Exploring the Complexities of Suicide Bereavement Research

Article English OPEN
Ali, Farzana (2015)
  • Publisher: Elsevier
  • Journal: Procedia - Social and Behavioral Sciences, volume 165, pages 30-39 (issn: 1877-0428)
  • Related identifiers: doi: 10.1016/j.sbspro.2014.12.601
  • Subject: H1 | HV

Statistics indicate a projected increase in the number of suicides by those in receipt of mental health services in England. Research has also shown that the impact of suicide on individuals who have lost someone to suicide have an increased risk of poor physical and mental health, including a higher risk of suicidality. However, research within suicide bereavement is limited due to the lack of methodologically robust studies involving those bereaved through suicide. This paper will offer an overview of current debates in the suicide bereavement literature and discuss a forthcoming qualitative study that will examine the impact of suicide by those in receipt of mental health services on their families. The current research will utilise a constructivist grounded theory approach. Analysis of the data will include a process of coding and comparison, leading to theory generation. This study aims to contribute to knowledge of the impact of suicide on family members (where the deceased was in receipt of mental health services) and how to provide effective post-intervention support for these particular families.
  • References (50)
    50 references, page 1 of 5

    Andriessen, K. (2009). Can postvention be prevention? Crisis - The Journal of Crisis Intervention and Suicide Prevention, 30(1): 43-47.

    Andriessen, K., & Krysinska, K. (2012). Essential questions on suicide bereavement and Postvention. International Journal of Environmental Research and Public Health, 9, 24-32.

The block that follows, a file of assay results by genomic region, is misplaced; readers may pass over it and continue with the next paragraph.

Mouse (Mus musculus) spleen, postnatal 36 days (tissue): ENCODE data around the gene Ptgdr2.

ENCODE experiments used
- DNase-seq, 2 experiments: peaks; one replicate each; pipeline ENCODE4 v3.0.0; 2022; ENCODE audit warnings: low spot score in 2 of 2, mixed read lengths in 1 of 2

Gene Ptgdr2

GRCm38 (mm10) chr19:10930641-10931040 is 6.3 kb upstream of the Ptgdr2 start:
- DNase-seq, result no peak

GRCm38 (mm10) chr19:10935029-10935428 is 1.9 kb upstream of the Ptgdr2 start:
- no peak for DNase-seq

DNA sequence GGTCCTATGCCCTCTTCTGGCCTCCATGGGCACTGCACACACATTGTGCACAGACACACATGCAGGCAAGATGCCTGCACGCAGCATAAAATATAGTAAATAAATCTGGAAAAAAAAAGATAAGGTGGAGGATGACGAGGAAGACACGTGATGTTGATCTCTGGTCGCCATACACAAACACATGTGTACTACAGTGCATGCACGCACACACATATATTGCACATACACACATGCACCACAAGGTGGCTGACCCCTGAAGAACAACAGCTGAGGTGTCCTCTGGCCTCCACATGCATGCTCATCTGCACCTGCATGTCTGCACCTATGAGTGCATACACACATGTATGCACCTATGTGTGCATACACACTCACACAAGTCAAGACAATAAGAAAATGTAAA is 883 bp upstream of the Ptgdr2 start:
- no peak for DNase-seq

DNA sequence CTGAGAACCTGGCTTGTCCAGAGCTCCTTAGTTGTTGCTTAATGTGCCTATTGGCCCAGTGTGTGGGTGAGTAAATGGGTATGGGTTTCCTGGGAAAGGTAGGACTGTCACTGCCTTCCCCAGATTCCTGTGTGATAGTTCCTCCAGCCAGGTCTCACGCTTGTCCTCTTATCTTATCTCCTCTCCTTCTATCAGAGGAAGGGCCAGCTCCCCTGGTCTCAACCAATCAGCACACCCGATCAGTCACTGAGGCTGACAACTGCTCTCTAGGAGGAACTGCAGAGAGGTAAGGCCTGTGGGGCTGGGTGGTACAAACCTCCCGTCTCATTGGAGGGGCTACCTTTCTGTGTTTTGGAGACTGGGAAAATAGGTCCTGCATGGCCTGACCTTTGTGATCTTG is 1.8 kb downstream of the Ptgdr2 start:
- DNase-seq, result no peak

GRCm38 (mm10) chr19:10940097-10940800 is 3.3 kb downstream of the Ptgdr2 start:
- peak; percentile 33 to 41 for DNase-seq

Bailley, S., Kral, M., & Dunham, K. (1999). Survivors of suicide do grieve differently; Empirical support for a common sense proposition. The American Association of Suicidology, 29(3), 256 - 271.

    Begley, M., & Quayle, E. (2007). The lived experience of adults bereaved by suicide: A phenomenological study. Crisis, 28(1), 26 - 34.

    Breen, L., & O'Connor, M. (2007). The fundamental paradox in the grief literature: A critical reflection. OMEGA, 55(3), 199-218.

    Buglass, E. (2010). Grief and bereavement theories. Nursing Standard, 24(41), 44-47.

    Carverhill, P. (2002). Qualitative research in thanatology. Death Studies, 2(3), 195-207.

    Cerel, J., Padgett, J., Conwell, Y., & Reed, G. (2009). A call for research: The need to better understand the impact of support groups for suicide survivors. Suicide and Life-Threatening Behaviour, 39(3), 269 - 281.

    Charmaz, K. (2007). Constructing Grounded Theory: A practical guide through qualitative analysis. London: SAGE publications Ltd.

    Crotty, M. (2012). The Foundations of Social Research: Meaning and perspective in the research process. London: SAGE publications Ltd.

  • Metrics
    No metrics available
Share - Bookmark